DIY: Create a Bullet Journal

There is this thing I've been reading and hearing a lot about lately: the famous bullet journal. A bullet journal is an analog system, created by Ryder Carroll. It's an organization system that you create inside of your notebook or journal that is meant to help track the past, organize the present, and plan for the future. If you're someone who writes everything down, including goals or ideas that you want to explore, I do suggest you give this a try. It helps to identify what is most important for now, and what can be sifted through. It is, however, different from a pre-made agenda planner, because of it's flexibility to really make it your own.

If you're thinking about creating one for yourself, all you need to get started is a notebook and pen. Anything will do, although I suggest grabbing a medium sized notebook (or journal), so that it can travel with you throughout the day. You may also need a ruler for drawing lines which will help to keep things separated. The bullet journal is basically broken down into 4 different key concepts:

Index + Key
This is the brain of your new journal and you update it as you go. the Index should be the first few pages of your book, setting aside the very first page for the symbol key. Each time you start a new page, number it, and add a title and page number to your index.

Each page in your journal is given a topic and these topics are referred to as collections or modules, aka a group of related ideas. There are three main collections each every bullet journal will have:

Daily Log: To save space, I used only two pages for an entire week, and sectioned off each day. The day and date should be written at the top with your list of tasks, events, and notes down the center by using the "rapid-log" system (see below).
Monthly Log: The monthly log looks a little deeper into the month. I used two pages for this as well, creating a month overview on the left page and month details on the right page.
Future Log: This is where you jot down what's going on in the months ahead - events, goals, and whatever you deem important.

The listed collections above are those that serve as the core of your journal, keeping you organized daily and monthly, however, collections can  be anything. This is your bullet journal and it is meant to fit you and your lifestyle. Simply write the topic at the top of the page and add that topic and page number to the index. A few collection topics could be: new year goals, clean eating tracker, workouts, favorite quotes, book lists, meeting topics, shopping lists, address book, and in-season produce + flowers in bloom. In saying that, you also don't have to use all of the "core collections," although they're recommended and more commonly used. If you choose to skip out on Daily Logging and just use the Monthly Log overview, that's fine.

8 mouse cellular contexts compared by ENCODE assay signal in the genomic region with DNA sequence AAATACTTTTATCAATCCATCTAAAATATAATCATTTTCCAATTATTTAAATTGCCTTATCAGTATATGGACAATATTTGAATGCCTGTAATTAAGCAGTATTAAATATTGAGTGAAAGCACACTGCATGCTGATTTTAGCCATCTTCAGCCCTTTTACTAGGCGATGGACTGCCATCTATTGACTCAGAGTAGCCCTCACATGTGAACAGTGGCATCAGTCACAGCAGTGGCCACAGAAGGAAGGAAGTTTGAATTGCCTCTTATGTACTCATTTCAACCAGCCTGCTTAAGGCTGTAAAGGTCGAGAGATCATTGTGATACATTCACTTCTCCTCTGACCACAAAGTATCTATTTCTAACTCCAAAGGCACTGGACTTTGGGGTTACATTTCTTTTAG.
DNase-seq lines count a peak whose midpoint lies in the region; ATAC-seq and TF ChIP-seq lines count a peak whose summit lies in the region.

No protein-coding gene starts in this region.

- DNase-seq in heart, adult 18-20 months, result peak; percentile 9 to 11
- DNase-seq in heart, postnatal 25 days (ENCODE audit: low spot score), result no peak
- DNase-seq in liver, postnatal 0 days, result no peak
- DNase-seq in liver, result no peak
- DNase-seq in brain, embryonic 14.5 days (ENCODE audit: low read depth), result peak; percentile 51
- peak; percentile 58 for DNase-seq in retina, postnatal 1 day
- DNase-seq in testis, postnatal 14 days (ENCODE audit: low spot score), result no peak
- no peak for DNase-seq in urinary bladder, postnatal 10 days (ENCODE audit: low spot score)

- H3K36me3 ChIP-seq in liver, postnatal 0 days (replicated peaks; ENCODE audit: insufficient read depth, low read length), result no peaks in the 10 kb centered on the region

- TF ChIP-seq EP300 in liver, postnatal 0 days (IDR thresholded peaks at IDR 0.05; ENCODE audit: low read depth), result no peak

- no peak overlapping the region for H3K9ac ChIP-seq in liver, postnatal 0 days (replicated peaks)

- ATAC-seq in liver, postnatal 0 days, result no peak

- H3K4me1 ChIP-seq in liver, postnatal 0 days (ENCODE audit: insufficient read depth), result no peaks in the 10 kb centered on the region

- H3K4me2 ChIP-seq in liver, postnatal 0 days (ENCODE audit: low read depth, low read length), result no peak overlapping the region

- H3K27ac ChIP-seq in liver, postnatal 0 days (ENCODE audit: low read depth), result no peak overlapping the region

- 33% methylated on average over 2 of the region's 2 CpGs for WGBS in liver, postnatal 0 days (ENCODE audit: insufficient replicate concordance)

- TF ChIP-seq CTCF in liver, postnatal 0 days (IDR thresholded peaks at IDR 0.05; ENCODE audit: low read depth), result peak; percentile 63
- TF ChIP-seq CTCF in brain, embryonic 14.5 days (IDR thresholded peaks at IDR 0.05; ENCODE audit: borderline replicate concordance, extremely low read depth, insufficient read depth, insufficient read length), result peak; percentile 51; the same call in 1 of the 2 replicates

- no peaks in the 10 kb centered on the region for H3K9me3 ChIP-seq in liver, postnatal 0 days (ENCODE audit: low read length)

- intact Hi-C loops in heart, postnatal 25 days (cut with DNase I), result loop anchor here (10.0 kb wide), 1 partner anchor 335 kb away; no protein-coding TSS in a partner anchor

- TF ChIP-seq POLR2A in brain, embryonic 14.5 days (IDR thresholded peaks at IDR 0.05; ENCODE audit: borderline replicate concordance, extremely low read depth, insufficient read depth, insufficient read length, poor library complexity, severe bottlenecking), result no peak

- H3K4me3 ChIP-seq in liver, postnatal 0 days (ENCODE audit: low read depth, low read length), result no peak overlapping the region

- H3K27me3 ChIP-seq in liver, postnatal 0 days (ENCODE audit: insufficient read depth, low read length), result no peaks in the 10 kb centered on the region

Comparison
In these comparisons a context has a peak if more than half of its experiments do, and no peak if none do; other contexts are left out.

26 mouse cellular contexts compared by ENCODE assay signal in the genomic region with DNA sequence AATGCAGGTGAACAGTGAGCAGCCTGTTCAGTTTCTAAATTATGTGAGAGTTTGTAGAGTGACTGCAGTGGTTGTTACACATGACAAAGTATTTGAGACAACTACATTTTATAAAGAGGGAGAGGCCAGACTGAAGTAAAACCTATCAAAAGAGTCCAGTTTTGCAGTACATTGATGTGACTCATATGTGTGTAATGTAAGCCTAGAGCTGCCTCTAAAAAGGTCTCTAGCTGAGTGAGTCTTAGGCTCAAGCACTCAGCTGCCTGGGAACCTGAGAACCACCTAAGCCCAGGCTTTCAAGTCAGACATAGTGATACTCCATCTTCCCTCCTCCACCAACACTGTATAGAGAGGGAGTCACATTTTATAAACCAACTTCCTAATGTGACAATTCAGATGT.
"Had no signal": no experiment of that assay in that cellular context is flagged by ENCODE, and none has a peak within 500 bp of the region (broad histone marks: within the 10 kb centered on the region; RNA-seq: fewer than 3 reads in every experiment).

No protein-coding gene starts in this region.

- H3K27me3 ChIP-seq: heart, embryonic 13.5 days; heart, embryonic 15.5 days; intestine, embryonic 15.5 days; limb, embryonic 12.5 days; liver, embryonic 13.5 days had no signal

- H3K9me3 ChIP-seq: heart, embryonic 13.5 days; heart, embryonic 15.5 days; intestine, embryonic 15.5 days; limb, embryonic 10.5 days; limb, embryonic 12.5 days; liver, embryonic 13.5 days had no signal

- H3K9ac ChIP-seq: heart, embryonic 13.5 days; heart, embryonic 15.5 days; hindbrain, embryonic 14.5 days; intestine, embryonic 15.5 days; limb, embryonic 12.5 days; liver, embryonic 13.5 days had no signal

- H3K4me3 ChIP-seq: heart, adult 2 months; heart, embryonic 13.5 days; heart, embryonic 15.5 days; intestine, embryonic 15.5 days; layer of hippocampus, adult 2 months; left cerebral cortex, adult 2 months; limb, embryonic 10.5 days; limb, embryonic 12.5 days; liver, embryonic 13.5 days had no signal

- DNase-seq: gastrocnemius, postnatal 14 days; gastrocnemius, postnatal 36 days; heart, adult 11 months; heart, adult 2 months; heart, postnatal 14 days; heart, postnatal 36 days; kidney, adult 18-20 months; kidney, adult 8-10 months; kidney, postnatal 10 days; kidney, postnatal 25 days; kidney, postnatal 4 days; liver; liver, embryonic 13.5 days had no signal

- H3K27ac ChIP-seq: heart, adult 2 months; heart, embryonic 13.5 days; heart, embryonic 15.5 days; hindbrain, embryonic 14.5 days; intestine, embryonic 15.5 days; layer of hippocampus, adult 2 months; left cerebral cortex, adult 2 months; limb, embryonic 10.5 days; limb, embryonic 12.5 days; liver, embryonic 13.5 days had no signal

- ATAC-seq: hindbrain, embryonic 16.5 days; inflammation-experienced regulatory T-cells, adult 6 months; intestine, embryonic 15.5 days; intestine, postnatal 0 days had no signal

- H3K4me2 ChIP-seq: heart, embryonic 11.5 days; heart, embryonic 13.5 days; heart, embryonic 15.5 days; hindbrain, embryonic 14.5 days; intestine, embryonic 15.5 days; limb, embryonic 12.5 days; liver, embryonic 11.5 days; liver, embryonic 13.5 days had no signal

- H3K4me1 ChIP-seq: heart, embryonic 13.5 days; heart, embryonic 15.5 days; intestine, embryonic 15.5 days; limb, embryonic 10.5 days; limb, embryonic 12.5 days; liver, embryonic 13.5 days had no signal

Rapid Logging
This form of logging uses symbols (or bullets) and is meant to be quick and organized. Rapid loggings consists of quick written notes or tasks, with bullets. You will create a key in the beginning of your journal (to the left or right of your index), and you will refer to that throughout your journaling. The four symbols are the dot, the X, an open circle, and the dash. The dot represents any task you write down. When you complete a task, turn the dot into an X. The open circle symbolizes any event you have written down and the dash represents any notes you have. Extra (and less used but still important) symbols include the asterisk (*) to represent priority and importance, the exclamation point (!) to represent great ideas, personal mantras, and lastly, an eye to symbolize that something requires further research and information. Rapid logging is used throughout your bullet journal.

At the end of each month, set aside some time to review your journal. Check if there are any tasks or events that weren't completed, and if they are still relevant and worth pursuing, migrate them into the next month. If they aren't cross them out. Anything worth doing, but maybe later on in life, should be added to the Future Log.

I know it sounds like a lot, but once you get going, it's a breeze. I recommend making the key on the first page, reserving the next 4-5 pages for your Index, creating a Future Log, and then a log for the month you begin your bullet journal. After you have your Month Log written down, create the Daily Log using two pages. You can do the page-by-day thing, but I think that just wastes unnecessary space. After you have the core collections created, you are free to do just about anything you want. A list of books I want to read and ideas for my blog are amongst quite a few logs I have in my bullet journal. Be creative with it! You can make it colorful and artistic or you can keep it minimal and clean. Check out Pinterest if you're needing a little help to tap into your creativity! 

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